This week I challenge you to do 1 thing to help this cause. Maybe you tell your student that they are truly amazing at math. Maybe you choose not to participate in the office gossip. Maybe you stop apologizing for being your best self. Whatever you decide know that every little effort helps. Let's band together and create a world where different is normal.

Connect with me on social media and let me know action you are taking this week to change the world:
Facebook
Twitter
Instagram


Comments

  1. Oh it drives me nuts when people say "No wonder you're so thin, you can't eat anything." I get that one all the time too, and it's so uncomfortable. I feel like I not only have to apologize for the way I eat but also my body. It invalidates every other good thing I do to take care of my health and my body, and implies that I shouldn't be proud of my body, just because someone else isn't proud of theirs. I work hard to take care of myself in lots of ways and if it shows I'm going to be proud of it, goshdarnit! :)

    ReplyDelete
    Replies
    1. Yes Cassidy I often feel the same way. I'm learning to take people's comments with a grain of salt. When I start to feel ashamed or upset I remind myself that it's their own insecurities being projected onto me and that me and my docs have everything under control. And I agree, celebrate how proud you are of your hard work. :)

      Delete

Post a Comment

Popular posts from this blog

New Beginnings and Gluten Free/Body Ecology Chocolate Chip Cookies!

Can you believe it's September? I personally love the summer, its a great time to hit the reset button. September to me represents new beginnings and chances to start over. I'm excited for what's ahead this coming dance season; I'm ready to take the bull by the horns and have one of my most successful years creatively and career-wise. Something about the September air truly inspires my inner dreamer and I'm encouraged to believe anything is possible. It's so exciting!

To continue my journey on the year of my best self, I'm beginning to delve into mind-body connection and it's relationship to health. I've started reading Mind Over Medicine: Scientific Proof That You Can Heal Yourself by Lissa Rankin, MD. I'm about a third of the way into the book and I feel like I'm learning so much already. Constant stress, overexertion, self doubt, and negative thoughts set off flight or fight responses in your body which in turn causes your body to be in a…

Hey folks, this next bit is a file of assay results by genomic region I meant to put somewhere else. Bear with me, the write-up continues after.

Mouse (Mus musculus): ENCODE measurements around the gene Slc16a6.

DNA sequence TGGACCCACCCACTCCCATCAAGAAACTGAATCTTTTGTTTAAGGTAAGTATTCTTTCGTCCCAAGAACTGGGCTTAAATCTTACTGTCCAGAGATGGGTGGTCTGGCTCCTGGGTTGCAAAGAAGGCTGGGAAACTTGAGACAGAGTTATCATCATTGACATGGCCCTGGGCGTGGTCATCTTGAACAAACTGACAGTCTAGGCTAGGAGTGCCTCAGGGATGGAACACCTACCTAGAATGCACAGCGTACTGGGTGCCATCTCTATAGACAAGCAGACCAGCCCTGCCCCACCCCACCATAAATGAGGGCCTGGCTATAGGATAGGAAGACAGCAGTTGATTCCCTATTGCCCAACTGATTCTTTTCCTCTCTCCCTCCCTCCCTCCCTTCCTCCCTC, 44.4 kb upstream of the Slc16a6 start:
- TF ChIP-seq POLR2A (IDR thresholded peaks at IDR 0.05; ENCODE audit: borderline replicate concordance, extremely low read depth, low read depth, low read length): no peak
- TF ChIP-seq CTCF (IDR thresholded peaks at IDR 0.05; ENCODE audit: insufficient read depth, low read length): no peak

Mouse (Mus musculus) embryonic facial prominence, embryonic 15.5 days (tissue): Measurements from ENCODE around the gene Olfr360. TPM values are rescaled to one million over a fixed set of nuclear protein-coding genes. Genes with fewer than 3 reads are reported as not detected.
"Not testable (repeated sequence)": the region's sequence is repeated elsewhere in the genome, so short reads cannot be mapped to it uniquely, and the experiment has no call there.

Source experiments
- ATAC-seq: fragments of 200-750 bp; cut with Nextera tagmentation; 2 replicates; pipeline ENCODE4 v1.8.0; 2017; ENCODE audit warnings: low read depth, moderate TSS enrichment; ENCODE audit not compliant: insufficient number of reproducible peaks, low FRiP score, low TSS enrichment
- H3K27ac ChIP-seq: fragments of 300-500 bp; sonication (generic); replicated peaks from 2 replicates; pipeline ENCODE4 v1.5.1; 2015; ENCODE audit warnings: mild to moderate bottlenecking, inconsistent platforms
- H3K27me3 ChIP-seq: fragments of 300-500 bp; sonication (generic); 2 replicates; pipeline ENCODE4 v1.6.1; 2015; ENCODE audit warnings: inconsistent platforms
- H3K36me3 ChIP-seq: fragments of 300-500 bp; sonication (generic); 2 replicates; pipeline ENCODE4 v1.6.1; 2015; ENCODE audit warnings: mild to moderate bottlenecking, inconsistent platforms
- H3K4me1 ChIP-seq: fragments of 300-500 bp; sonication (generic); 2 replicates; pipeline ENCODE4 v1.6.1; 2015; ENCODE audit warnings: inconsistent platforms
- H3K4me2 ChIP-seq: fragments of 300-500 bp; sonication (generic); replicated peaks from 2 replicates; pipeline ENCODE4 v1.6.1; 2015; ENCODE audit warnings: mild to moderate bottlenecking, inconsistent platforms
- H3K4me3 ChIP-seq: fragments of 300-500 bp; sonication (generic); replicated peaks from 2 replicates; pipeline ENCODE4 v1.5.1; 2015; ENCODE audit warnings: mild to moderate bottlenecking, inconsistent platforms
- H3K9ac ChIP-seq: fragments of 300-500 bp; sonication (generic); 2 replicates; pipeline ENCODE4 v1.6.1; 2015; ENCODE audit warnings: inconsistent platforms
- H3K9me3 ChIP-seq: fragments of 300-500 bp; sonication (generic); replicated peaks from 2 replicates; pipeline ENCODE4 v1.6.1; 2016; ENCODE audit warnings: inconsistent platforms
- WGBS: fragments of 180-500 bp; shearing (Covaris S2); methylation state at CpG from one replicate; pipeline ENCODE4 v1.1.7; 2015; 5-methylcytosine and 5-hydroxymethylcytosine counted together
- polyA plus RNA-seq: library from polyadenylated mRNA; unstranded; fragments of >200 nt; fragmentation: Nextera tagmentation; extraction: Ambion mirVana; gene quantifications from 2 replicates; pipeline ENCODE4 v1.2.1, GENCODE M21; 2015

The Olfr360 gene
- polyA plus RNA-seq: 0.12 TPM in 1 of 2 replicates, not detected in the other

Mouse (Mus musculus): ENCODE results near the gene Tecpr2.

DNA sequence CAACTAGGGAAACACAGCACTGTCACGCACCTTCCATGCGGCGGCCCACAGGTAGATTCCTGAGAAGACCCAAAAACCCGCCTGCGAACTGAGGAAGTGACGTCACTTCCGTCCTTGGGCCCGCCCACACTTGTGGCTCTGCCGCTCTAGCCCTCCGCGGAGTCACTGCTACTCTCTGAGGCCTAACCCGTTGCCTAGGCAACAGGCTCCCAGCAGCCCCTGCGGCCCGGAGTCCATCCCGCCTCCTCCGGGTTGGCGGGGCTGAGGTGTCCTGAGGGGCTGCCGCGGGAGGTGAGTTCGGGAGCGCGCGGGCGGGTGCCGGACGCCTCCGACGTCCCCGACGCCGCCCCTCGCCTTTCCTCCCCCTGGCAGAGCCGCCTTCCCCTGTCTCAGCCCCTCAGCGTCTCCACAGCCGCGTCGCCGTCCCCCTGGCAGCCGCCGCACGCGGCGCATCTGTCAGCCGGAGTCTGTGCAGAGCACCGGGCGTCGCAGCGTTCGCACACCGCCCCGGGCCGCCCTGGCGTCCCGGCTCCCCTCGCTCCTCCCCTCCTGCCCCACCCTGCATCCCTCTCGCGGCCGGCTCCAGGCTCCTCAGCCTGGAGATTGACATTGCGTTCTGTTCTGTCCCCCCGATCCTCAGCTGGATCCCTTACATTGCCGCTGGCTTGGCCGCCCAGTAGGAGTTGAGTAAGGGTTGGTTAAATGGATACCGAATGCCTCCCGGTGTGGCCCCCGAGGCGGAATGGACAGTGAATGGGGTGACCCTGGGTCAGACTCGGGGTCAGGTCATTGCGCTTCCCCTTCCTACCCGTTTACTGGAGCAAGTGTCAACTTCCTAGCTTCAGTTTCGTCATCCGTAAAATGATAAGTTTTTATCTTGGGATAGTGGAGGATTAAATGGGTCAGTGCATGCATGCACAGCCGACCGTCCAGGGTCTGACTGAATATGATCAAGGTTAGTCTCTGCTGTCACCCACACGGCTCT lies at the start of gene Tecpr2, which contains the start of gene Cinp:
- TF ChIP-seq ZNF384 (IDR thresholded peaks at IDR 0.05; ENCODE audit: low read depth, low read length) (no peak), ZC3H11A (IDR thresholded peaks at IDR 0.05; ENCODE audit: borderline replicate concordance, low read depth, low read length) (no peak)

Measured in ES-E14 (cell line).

A Week of Nourishing Gratitude

As I get older, I notice that there are many holiday traditions that I want to start sharing with my finance Anthony. After over a month of a crazy 7-day work schedule Thanksgiving week I had off Wednesday-Sunday; I haven't had a full day off in over a month and I was determined to make it fun week full of great food, the company of those I love and starting new traditions.

Now as with all holiday weeks you probably think of over indulging in comfort food that's terrible for you. Being I had a very severe wheat exposure attack recently, I knew I wanted to stay strict on Body Ecology but still enjoy myself to the fullest. I made it a point to get in the kitchen this week and make some amazing meals that not only tasted great, but are actually good for you. Here are some of my favorite meals from this week:




What on Earth is there for you to eat? A Recipe Roundup

As I mentioned in my last post, I've recently discovered I have more food allergies. So now in addition to being gluten free and dairy free, I am also egg free, fennel free, and coconut free (however coconut oil tested fine with no reaction whatsoever). I also had a reaction to powdered stevia; the liquid one was fine and I will be reworking all my baked goods recipes using just liquid stevia (a future blog post). The reaction I get when friends and family find out is, "What do you eat? It must be so terrible!" If I were in their shoes and had no personal experience with food allergies and sensitivities I might have the same reaction. However, I actually feel calmer and less stressed. Honestly there's so much good food I can eat safely.  I feel so relieved to know what has been making me feel sick and covered in itchy eczema lately. It's no fun dealing with digestive system issues, headaches, and feeling self conscious about your skin.

So what exactly do I eat? L…